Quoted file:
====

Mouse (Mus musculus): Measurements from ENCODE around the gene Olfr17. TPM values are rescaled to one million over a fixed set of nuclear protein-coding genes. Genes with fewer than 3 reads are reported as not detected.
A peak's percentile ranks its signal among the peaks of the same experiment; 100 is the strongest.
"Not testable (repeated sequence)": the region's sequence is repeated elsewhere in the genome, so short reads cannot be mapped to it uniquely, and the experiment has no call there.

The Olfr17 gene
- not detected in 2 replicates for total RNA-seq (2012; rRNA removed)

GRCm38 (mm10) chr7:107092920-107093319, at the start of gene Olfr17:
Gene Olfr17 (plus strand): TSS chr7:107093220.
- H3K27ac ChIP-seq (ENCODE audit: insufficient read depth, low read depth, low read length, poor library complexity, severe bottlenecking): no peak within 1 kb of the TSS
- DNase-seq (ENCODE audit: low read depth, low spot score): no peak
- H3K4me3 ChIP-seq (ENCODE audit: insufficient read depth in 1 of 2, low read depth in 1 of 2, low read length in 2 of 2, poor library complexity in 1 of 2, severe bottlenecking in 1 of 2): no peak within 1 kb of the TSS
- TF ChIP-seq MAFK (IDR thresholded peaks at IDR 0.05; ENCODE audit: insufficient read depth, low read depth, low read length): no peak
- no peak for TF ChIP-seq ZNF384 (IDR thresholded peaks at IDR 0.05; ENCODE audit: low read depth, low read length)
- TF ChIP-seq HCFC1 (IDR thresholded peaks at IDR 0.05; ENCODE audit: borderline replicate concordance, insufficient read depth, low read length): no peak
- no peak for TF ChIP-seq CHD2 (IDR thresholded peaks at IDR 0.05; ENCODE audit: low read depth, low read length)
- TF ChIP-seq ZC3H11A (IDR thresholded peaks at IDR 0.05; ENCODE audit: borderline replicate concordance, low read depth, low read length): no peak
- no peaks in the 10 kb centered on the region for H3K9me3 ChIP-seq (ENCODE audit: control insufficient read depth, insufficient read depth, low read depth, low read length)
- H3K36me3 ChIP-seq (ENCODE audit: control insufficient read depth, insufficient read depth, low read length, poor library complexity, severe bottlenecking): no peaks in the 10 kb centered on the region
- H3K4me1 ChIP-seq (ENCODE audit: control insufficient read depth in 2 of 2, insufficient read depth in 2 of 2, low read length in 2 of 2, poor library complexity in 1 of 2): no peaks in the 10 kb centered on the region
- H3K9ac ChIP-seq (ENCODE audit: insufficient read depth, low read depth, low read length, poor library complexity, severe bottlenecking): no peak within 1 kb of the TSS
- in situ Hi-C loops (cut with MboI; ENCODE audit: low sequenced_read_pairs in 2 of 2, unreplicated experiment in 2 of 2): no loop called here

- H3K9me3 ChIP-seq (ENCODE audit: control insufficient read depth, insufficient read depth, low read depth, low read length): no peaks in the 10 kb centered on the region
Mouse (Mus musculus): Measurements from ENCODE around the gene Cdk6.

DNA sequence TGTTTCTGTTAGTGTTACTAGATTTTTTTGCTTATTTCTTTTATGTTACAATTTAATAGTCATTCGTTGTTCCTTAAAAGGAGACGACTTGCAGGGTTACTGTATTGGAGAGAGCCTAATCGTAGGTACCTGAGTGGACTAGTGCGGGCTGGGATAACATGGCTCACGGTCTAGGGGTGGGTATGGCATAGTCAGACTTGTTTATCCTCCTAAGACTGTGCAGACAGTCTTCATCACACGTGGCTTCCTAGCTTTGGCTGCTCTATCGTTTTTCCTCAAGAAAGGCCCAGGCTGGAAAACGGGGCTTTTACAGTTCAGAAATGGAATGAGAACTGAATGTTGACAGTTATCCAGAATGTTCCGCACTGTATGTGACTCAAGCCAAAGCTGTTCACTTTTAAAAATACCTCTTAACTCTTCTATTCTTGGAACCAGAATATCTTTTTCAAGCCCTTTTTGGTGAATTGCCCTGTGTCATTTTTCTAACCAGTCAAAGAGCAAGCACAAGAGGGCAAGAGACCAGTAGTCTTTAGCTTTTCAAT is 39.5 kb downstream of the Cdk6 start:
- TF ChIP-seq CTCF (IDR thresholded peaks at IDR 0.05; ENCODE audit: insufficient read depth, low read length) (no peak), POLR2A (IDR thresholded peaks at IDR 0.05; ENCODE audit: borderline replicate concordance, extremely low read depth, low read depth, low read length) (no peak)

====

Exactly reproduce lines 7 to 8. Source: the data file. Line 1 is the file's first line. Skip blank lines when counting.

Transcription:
Gene Olfr17 (plus strand): TSS chr7:107093220.
- H3K27ac ChIP-seq (ENCODE audit: insufficient read depth, low read depth, low read length, poor library complexity, severe bottlenecking): no peak within 1 kb of the TSS